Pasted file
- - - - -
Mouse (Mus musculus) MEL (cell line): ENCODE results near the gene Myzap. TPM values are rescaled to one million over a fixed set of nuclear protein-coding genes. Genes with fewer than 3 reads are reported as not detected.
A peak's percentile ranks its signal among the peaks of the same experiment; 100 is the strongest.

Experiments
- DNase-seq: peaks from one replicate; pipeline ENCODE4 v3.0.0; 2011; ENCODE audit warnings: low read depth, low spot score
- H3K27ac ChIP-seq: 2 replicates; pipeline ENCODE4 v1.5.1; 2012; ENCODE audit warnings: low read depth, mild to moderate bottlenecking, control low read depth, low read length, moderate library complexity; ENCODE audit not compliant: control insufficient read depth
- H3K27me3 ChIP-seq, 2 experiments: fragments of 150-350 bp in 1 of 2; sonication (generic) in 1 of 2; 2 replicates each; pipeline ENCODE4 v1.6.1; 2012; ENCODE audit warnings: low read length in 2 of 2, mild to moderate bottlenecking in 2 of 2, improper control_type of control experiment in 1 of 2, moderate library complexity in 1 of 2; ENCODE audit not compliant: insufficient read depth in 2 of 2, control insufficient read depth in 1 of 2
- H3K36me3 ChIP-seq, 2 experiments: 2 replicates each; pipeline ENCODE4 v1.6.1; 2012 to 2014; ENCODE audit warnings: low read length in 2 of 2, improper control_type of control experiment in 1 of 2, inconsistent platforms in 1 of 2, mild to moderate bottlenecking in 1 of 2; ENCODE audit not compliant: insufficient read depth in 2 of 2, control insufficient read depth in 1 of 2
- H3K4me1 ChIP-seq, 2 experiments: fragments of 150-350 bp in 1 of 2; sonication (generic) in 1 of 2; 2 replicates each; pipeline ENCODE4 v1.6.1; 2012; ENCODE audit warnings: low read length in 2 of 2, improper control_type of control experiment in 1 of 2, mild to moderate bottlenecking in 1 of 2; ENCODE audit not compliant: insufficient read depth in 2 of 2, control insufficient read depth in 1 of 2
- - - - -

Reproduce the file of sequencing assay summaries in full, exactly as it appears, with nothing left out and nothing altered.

Mouse (Mus musculus) MEL (cell line): ENCODE results near the gene Myzap. TPM values are rescaled to one million over a fixed set of nuclear protein-coding genes. Genes with fewer than 3 reads are reported as not detected.
A peak's percentile ranks its signal among the peaks of the same experiment; 100 is the strongest.

Experiments
- DNase-seq: peaks from one replicate; pipeline ENCODE4 v3.0.0; 2011; ENCODE audit warnings: low read depth, low spot score
- H3K27ac ChIP-seq: 2 replicates; pipeline ENCODE4 v1.5.1; 2012; ENCODE audit warnings: low read depth, mild to moderate bottlenecking, control low read depth, low read length, moderate library complexity; ENCODE audit not compliant: control insufficient read depth
- H3K27me3 ChIP-seq, 2 experiments: fragments of 150-350 bp in 1 of 2; sonication (generic) in 1 of 2; 2 replicates each; pipeline ENCODE4 v1.6.1; 2012; ENCODE audit warnings: low read length in 2 of 2, mild to moderate bottlenecking in 2 of 2, improper control_type of control experiment in 1 of 2, moderate library complexity in 1 of 2; ENCODE audit not compliant: insufficient read depth in 2 of 2, control insufficient read depth in 1 of 2
- H3K36me3 ChIP-seq, 2 experiments: 2 replicates each; pipeline ENCODE4 v1.6.1; 2012 to 2014; ENCODE audit warnings: low read length in 2 of 2, improper control_type of control experiment in 1 of 2, inconsistent platforms in 1 of 2, mild to moderate bottlenecking in 1 of 2; ENCODE audit not compliant: insufficient read depth in 2 of 2, control insufficient read depth in 1 of 2
- H3K4me1 ChIP-seq, 2 experiments: fragments of 150-350 bp in 1 of 2; sonication (generic) in 1 of 2; 2 replicates each; pipeline ENCODE4 v1.6.1; 2012; ENCODE audit warnings: low read length in 2 of 2, improper control_type of control experiment in 1 of 2, mild to moderate bottlenecking in 1 of 2; ENCODE audit not compliant: insufficient read depth in 2 of 2, control insufficient read depth in 1 of 2